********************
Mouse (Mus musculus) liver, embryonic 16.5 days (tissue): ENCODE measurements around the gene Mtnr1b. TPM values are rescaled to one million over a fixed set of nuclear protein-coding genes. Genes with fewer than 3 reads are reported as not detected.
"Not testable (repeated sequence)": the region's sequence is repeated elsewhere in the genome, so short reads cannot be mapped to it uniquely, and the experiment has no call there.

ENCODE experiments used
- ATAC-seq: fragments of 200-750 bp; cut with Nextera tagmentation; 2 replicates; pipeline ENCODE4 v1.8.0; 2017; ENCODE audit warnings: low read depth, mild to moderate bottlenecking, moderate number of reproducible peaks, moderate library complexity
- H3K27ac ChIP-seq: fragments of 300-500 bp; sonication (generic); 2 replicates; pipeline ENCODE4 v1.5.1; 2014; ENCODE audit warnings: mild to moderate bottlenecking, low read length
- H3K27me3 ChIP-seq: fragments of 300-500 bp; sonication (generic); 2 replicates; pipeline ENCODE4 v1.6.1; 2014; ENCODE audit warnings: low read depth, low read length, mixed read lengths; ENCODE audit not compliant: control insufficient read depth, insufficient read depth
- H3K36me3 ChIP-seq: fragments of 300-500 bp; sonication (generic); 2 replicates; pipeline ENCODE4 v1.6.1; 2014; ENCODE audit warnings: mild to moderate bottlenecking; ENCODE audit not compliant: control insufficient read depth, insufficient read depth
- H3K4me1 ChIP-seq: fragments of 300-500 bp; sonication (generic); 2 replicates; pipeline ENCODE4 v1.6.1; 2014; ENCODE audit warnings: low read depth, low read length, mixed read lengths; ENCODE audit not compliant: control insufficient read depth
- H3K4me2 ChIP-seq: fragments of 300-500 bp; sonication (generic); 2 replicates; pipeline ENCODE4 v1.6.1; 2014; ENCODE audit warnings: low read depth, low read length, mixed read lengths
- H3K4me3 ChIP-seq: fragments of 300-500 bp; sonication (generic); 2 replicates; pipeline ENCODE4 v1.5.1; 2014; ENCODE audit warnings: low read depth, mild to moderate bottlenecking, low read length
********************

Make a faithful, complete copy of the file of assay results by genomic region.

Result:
Mouse (Mus musculus) liver, embryonic 16.5 days (tissue): ENCODE measurements around the gene Mtnr1b. TPM values are rescaled to one million over a fixed set of nuclear protein-coding genes. Genes with fewer than 3 reads are reported as not detected.
"Not testable (repeated sequence)": the region's sequence is repeated elsewhere in the genome, so short reads cannot be mapped to it uniquely, and the experiment has no call there.

ENCODE experiments used
- ATAC-seq: fragments of 200-750 bp; cut with Nextera tagmentation; 2 replicates; pipeline ENCODE4 v1.8.0; 2017; ENCODE audit warnings: low read depth, mild to moderate bottlenecking, moderate number of reproducible peaks, moderate library complexity
- H3K27ac ChIP-seq: fragments of 300-500 bp; sonication (generic); 2 replicates; pipeline ENCODE4 v1.5.1; 2014; ENCODE audit warnings: mild to moderate bottlenecking, low read length
- H3K27me3 ChIP-seq: fragments of 300-500 bp; sonication (generic); 2 replicates; pipeline ENCODE4 v1.6.1; 2014; ENCODE audit warnings: low read depth, low read length, mixed read lengths; ENCODE audit not compliant: control insufficient read depth, insufficient read depth
- H3K36me3 ChIP-seq: fragments of 300-500 bp; sonication (generic); 2 replicates; pipeline ENCODE4 v1.6.1; 2014; ENCODE audit warnings: mild to moderate bottlenecking; ENCODE audit not compliant: control insufficient read depth, insufficient read depth
- H3K4me1 ChIP-seq: fragments of 300-500 bp; sonication (generic); 2 replicates; pipeline ENCODE4 v1.6.1; 2014; ENCODE audit warnings: low read depth, low read length, mixed read lengths; ENCODE audit not compliant: control insufficient read depth
- H3K4me2 ChIP-seq: fragments of 300-500 bp; sonication (generic); 2 replicates; pipeline ENCODE4 v1.6.1; 2014; ENCODE audit warnings: low read depth, low read length, mixed read lengths
- H3K4me3 ChIP-seq: fragments of 300-500 bp; sonication (generic); 2 replicates; pipeline ENCODE4 v1.5.1; 2014; ENCODE audit warnings: low read depth, mild to moderate bottlenecking, low read length